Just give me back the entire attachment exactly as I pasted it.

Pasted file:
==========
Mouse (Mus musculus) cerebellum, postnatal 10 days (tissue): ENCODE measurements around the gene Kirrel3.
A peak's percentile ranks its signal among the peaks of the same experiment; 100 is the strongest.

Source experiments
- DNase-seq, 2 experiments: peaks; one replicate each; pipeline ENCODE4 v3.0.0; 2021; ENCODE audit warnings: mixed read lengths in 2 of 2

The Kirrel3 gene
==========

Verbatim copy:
Mouse (Mus musculus) cerebellum, postnatal 10 days (tissue): ENCODE measurements around the gene Kirrel3.
A peak's percentile ranks its signal among the peaks of the same experiment; 100 is the strongest.

Source experiments
- DNase-seq, 2 experiments: peaks; one replicate each; pipeline ENCODE4 v3.0.0; 2021; ENCODE audit warnings: mixed read lengths in 2 of 2

The Kirrel3 gene